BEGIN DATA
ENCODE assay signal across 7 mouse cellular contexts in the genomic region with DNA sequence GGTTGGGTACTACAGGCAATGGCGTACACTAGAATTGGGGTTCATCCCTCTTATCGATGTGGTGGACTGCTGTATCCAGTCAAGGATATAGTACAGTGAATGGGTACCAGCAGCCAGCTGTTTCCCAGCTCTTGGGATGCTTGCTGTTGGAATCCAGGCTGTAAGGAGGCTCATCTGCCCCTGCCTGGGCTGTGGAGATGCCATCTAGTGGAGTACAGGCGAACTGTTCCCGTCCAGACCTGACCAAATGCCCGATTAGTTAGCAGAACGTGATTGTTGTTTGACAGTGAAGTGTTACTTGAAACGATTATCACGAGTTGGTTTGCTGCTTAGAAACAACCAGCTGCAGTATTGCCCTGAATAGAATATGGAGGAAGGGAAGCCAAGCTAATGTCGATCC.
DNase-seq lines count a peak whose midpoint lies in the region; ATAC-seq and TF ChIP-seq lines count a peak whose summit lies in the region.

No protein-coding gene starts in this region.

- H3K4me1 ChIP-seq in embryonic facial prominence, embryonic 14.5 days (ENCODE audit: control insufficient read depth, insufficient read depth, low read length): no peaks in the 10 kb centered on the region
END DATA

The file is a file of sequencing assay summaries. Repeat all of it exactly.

ENCODE assay signal across 7 mouse cellular contexts in the genomic region with DNA sequence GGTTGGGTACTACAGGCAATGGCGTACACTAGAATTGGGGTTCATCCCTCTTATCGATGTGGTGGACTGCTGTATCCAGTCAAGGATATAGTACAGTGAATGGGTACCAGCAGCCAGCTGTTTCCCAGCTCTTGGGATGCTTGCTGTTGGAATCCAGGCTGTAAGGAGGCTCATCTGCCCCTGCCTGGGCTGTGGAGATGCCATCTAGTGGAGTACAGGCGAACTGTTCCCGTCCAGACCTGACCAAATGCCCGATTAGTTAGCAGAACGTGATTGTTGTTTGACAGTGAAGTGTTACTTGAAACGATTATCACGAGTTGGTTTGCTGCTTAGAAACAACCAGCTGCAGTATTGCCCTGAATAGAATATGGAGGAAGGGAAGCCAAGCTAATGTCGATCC.
DNase-seq lines count a peak whose midpoint lies in the region; ATAC-seq and TF ChIP-seq lines count a peak whose summit lies in the region.

No protein-coding gene starts in this region.

- H3K4me1 ChIP-seq in embryonic facial prominence, embryonic 14.5 days (ENCODE audit: control insufficient read depth, insufficient read depth, low read length): no peaks in the 10 kb centered on the region